This is the big question! I would love to have some conversation about this in the comments. Deciding what to send in emails is going to depend on:
- Your business type and what you sell
- What your customers are interested in online
- What you’re trying to accomplish with your newsletter
- What you’re posting on other social media outlets
If you check out my End Each Day With an Empty Inbox article, you’ll see that I’m a ruthless unsubscriber from newsletters. I do have a few newsletters I keep up with, though, and here are some of the small biz ones, and why I continue to be interested in them:
- Noisette Academy’s Happy Start Up emails – Isa sends thoughtful emails that feel like a personal note from her to me, with a new and interesting twist on a problem all small businesses are likely to run into. I told her recently that I feel sorry for anyone not subscribed! You can’t find this content anywhere but in her emails, so it’s a no-brainer to subscribe.
- Hawthorne Threads’ newsletter – This follows the same format every time – photos of new fabrics in stock, and then a giveaway winner announced and a new giveaway to enter. I can see what’s new without going to their site, and there’s always a chance of winning their giveaway.
- MyFonts’ Rising Stars email – This shows me what fonts have been most popular recently, giving me a good overview of trends in graphic design and alerting me to fonts I may be interested in purchasing.
I also subscribe to mailing lists for service providers that I use, so I can take advantage of any coupons they may send. Your content needs to be interesting or useful (and preferably both!) to be successful.
You may want to send more than one type of content. This is okay to do! Mailing list programs make it very easy by allowing you to segment your mailing list into groups, and by letting your subscribers self-select the types of content they want to see. I have three different types of info that I send, and you can see how I explain and segment this on my signup form (as well as give people an idea of frequency): Aeolidia mailing list subscribe.
How can I tell if my content is successful?
To determine success, you need to first have a goal. My goal is to keep Aeolidia on the minds of potential clients, so that they will eventually contact me to purchase services. I attempt to do this by featuring interesting content from around the web that is relevant and useful, and by directing people to our blog. On our blog, small business owners get this same type of useful content, and they also can see proof of our expertise, view interesting work from our portfolio, and read glowing testimonials from our clients.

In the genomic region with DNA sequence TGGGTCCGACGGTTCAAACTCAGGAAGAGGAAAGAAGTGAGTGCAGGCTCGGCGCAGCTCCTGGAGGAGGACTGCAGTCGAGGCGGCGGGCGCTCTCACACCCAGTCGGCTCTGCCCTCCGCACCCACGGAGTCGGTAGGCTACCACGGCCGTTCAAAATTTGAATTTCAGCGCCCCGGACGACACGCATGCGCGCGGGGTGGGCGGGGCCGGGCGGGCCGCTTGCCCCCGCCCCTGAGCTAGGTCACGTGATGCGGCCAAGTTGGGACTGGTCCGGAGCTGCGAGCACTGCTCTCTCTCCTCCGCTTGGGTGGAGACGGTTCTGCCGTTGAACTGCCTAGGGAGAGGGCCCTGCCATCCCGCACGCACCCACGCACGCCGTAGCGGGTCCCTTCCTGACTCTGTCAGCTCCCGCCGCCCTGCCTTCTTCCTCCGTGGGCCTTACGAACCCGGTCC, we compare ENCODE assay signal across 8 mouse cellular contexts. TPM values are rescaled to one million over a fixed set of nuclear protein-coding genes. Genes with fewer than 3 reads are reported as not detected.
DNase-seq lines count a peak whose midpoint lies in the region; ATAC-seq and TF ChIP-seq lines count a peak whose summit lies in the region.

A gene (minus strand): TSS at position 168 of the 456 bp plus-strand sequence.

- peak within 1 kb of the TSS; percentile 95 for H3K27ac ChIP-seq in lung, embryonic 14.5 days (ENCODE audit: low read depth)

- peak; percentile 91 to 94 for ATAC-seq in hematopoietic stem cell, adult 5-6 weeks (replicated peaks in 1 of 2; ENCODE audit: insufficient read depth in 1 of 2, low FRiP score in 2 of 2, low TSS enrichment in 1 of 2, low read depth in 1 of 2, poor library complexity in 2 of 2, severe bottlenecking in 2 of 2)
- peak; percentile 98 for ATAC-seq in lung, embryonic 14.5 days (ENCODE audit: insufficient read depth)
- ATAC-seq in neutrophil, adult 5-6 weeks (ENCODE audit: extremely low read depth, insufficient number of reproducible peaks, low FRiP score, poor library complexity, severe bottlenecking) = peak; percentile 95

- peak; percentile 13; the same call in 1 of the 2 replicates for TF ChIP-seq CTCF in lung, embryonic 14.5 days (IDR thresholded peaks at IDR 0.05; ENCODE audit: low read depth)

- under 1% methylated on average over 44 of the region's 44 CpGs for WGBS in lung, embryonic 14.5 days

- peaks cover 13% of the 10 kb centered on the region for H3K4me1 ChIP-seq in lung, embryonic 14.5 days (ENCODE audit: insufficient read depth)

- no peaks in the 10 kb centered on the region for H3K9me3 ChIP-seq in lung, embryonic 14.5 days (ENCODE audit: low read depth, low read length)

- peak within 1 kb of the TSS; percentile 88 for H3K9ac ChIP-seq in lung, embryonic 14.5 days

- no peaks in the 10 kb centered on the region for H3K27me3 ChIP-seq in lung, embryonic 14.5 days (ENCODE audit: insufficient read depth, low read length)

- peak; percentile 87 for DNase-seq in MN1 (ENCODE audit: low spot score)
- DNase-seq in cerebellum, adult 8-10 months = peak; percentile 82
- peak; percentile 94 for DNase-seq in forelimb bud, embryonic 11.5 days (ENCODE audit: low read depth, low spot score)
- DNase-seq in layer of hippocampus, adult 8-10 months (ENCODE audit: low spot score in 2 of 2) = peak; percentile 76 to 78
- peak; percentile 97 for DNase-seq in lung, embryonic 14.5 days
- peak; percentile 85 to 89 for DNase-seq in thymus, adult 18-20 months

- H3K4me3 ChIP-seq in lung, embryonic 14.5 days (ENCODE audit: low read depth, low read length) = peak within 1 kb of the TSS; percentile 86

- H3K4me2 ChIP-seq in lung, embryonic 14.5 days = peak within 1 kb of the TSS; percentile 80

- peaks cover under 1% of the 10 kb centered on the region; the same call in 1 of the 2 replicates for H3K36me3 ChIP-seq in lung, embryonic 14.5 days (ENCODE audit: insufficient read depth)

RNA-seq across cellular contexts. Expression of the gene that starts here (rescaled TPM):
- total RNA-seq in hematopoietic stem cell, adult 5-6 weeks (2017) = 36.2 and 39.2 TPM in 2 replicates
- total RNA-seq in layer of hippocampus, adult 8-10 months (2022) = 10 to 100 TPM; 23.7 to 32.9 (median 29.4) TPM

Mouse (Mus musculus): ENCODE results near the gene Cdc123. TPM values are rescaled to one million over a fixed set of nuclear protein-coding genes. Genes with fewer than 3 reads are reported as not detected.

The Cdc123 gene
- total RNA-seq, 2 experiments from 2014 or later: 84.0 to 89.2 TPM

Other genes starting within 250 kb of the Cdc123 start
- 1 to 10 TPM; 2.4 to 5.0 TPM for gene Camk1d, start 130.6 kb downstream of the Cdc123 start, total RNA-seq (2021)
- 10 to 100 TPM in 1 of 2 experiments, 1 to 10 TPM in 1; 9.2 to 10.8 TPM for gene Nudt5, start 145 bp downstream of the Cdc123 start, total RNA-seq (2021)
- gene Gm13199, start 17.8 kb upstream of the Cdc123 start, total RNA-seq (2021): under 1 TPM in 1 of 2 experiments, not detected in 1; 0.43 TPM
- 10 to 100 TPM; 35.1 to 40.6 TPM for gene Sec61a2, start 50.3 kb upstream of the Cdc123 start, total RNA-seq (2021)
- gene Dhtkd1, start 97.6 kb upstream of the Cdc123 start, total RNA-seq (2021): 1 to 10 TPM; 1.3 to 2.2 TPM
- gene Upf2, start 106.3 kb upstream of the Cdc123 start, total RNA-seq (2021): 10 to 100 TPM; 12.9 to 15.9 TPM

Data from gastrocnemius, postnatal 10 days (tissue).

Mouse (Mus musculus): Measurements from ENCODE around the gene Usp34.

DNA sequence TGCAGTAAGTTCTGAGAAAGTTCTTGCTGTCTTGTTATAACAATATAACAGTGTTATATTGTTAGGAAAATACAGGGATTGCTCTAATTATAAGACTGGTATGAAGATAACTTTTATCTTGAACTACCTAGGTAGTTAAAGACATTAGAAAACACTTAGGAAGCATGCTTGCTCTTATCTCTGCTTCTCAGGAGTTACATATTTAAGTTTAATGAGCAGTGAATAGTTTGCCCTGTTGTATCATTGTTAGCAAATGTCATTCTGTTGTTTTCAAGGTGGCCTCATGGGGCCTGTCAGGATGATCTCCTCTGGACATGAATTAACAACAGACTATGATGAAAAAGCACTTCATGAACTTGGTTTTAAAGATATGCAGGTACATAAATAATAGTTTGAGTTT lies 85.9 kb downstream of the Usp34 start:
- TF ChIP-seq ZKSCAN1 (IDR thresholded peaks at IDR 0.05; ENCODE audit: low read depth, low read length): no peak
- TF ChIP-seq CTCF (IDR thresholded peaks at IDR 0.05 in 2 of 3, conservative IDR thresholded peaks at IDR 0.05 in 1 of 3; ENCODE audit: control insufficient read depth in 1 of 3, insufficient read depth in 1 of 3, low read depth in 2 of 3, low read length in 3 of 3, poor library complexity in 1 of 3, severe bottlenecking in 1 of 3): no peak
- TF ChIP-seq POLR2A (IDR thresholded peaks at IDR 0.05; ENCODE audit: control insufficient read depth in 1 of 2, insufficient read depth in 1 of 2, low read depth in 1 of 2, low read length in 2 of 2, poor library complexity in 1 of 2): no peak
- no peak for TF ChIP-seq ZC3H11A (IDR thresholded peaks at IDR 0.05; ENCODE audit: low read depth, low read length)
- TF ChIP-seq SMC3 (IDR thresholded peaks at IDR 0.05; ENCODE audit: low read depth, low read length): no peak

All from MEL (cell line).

The best way to judge the success of your newsletter is to view your stats directly in the email tool, and compare to past campaigns. MailChimp has great reporting, letting me see and compare my open rate and click rate, as well as see exactly which links are being clicked. This way, it’s easy to see what content is interesting to people and what is a waste of space.
You can monitor your success by:
- Viewing your mailing list stats
- Seeing how many direct emails, inquiries, or sales you get
- Checking for noticeable increases in traffic on newsletter days
- Seeing if your content is shared by your subscribers
Let’s talk about newsletters
I put a lot of work into my newsletters, and feature articles that are useful to small creative businesses (you!). You can see one of my recent newsletters at this link: Aeolidia newsletter. If you like what I’ve put together, please subscribe!
If you have a mailing list that you think the Oh My! community would like, please post a link to a past newsletter or to your join form in the comments so we can check it out.
What newsletters do you subscribe to, and what do you like about them? Have you hit on a great method for sending newsletters? What do you struggle with when putting a newsletter together? I’d love to share some advice in the comments!